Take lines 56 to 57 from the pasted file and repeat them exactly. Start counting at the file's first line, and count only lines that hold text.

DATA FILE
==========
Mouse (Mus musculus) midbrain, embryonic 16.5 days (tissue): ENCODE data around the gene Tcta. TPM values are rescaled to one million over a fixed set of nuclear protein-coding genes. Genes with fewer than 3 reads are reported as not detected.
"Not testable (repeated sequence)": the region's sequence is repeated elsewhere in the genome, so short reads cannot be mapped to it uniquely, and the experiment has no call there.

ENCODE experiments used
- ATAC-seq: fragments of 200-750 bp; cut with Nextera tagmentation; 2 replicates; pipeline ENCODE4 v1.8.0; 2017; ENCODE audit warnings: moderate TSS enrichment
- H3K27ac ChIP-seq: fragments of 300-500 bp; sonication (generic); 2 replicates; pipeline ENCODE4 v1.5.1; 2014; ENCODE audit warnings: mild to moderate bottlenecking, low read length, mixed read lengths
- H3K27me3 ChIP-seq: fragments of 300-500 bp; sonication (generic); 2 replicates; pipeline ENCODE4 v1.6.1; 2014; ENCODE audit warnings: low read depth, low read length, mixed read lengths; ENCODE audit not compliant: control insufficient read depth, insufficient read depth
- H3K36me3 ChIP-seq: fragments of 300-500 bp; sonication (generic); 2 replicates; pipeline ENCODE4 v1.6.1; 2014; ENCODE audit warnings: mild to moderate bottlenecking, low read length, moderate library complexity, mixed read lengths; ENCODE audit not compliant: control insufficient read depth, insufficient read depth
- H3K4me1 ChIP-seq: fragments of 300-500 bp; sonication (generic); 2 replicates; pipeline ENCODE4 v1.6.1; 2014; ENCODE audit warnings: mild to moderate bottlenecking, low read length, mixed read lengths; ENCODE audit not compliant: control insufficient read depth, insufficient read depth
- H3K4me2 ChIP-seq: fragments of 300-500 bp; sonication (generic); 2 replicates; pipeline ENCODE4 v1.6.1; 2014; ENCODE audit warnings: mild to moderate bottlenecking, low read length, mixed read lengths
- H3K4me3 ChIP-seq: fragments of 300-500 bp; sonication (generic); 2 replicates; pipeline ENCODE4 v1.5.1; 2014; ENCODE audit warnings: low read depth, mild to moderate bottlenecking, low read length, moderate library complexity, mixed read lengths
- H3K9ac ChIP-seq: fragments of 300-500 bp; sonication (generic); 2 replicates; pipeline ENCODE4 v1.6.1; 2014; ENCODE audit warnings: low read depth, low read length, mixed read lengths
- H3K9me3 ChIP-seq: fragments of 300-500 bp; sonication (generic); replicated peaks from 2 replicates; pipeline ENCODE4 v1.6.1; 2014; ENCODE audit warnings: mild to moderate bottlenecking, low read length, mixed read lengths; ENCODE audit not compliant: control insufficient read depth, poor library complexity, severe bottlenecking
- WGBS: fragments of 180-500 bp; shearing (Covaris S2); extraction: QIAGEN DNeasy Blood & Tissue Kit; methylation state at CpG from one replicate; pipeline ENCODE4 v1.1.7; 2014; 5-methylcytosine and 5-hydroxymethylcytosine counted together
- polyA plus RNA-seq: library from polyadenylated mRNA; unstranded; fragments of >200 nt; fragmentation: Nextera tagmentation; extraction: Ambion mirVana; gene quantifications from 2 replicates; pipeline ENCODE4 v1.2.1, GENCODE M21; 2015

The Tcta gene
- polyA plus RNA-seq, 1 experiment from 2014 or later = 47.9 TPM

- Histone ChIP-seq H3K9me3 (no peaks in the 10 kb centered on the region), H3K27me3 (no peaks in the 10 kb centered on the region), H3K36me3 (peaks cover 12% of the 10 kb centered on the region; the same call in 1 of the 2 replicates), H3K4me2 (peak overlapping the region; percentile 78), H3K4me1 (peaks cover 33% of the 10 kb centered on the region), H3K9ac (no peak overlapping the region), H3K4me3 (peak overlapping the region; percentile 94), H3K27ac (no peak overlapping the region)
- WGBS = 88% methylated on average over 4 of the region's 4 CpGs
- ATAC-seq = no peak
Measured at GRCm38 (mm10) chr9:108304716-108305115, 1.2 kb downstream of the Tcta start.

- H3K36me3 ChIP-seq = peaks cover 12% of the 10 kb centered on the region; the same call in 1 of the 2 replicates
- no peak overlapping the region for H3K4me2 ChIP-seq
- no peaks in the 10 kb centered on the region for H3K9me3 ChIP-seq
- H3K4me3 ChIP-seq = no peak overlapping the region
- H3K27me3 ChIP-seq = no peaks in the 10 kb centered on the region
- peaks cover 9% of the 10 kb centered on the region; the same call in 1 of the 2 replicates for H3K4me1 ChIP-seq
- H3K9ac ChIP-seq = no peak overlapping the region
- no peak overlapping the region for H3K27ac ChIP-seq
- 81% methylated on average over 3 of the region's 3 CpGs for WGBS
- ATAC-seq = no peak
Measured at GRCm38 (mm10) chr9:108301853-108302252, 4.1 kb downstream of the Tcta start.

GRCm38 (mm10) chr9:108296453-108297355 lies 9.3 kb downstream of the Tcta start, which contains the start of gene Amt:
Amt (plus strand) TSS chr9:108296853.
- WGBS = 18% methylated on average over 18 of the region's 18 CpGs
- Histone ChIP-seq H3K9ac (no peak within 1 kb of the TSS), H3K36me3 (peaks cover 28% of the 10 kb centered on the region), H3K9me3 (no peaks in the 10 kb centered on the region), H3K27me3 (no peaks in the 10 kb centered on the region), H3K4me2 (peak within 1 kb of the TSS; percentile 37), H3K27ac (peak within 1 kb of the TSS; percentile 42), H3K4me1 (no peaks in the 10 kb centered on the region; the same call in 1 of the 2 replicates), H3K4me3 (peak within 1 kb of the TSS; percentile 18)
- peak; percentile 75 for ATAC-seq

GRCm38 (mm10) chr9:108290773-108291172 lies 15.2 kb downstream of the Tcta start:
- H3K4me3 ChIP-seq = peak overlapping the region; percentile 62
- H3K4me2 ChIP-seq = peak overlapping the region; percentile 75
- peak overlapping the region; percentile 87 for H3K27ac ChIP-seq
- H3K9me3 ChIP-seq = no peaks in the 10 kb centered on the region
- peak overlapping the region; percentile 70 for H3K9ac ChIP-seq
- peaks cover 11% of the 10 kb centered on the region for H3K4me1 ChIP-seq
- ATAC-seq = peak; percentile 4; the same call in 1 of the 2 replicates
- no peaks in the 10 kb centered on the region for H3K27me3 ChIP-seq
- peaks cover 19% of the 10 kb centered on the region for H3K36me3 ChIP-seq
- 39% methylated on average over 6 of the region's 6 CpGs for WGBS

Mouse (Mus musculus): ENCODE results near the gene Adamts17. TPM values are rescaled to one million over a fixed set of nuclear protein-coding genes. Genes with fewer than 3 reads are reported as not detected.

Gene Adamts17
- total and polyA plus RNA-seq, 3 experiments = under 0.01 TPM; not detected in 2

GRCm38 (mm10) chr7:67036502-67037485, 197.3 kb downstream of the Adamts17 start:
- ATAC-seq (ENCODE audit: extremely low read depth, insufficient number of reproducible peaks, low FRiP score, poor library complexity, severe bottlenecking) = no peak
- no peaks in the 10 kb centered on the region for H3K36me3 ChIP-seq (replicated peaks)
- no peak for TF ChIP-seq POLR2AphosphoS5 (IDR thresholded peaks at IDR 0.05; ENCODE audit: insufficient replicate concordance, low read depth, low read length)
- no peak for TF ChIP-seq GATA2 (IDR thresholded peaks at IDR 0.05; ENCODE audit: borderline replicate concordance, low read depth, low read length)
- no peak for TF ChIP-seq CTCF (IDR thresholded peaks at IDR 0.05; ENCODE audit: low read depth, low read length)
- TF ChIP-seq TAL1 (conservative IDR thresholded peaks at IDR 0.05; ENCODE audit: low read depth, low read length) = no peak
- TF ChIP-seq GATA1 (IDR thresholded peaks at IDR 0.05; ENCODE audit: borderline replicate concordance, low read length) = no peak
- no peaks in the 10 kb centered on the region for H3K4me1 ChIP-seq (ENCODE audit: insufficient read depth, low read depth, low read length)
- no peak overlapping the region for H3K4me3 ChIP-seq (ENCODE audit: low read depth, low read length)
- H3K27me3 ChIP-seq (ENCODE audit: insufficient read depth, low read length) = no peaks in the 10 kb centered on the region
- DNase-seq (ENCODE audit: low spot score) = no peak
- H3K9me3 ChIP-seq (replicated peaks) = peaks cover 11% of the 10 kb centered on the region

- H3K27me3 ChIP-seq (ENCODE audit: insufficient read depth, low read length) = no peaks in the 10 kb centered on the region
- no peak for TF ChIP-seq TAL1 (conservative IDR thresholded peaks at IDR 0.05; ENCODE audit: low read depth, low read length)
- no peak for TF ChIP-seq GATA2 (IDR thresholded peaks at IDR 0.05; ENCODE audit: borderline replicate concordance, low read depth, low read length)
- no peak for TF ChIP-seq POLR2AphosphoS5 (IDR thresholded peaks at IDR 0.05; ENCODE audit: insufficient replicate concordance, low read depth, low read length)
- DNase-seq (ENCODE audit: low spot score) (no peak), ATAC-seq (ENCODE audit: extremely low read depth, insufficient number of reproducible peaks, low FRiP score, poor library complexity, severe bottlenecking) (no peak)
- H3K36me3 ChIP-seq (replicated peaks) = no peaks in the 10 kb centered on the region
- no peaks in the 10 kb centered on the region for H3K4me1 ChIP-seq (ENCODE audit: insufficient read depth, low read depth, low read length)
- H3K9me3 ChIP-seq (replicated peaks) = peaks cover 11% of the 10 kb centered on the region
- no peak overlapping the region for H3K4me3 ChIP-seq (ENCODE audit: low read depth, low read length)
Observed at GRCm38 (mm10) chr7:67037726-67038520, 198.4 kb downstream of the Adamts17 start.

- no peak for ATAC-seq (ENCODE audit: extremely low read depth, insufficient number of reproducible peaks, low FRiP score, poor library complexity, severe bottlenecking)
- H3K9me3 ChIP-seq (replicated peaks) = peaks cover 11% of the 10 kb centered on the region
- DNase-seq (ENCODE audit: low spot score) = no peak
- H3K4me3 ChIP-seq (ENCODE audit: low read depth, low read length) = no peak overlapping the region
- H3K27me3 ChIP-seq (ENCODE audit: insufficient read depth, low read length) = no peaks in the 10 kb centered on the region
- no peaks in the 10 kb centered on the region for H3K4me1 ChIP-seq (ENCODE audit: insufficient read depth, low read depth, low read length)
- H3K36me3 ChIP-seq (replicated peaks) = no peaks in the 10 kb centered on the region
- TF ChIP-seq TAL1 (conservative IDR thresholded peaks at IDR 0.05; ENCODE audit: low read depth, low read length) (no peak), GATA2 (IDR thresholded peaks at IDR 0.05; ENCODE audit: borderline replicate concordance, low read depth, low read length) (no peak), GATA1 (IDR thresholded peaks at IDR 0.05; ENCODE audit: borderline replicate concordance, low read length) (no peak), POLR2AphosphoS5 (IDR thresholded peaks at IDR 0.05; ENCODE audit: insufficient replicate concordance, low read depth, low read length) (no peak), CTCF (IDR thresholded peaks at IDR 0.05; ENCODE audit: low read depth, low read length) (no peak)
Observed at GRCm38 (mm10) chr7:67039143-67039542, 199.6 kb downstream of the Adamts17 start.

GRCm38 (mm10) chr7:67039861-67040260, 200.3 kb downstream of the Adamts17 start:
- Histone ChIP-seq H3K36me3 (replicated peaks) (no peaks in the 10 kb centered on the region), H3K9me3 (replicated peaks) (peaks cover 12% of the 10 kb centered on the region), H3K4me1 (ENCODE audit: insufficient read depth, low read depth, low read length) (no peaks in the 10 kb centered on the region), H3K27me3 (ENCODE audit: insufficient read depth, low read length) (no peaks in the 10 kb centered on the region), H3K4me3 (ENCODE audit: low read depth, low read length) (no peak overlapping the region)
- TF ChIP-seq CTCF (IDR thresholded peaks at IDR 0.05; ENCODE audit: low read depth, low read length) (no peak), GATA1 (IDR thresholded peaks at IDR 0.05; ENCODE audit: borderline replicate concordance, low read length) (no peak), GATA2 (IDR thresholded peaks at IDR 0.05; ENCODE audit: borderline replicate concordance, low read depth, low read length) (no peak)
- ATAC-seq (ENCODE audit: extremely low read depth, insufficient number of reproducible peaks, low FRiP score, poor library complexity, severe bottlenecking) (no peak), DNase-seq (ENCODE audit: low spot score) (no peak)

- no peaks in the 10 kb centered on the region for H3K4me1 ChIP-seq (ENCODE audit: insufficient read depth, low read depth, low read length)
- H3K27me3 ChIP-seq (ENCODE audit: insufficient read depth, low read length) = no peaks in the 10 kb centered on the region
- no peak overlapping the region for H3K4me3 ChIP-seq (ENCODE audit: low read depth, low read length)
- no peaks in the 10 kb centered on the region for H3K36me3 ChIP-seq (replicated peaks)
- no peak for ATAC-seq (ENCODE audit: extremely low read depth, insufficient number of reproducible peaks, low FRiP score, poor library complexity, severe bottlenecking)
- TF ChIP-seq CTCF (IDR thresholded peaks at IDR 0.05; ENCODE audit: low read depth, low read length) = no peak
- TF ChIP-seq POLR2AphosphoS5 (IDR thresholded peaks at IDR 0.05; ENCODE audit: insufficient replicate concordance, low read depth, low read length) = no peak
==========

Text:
- no peak for TF ChIP-seq CTCF (IDR thresholded peaks at IDR 0.05; ENCODE audit: low read depth, low read length)
- TF ChIP-seq TAL1 (conservative IDR thresholded peaks at IDR 0.05; ENCODE audit: low read depth, low read length) = no peak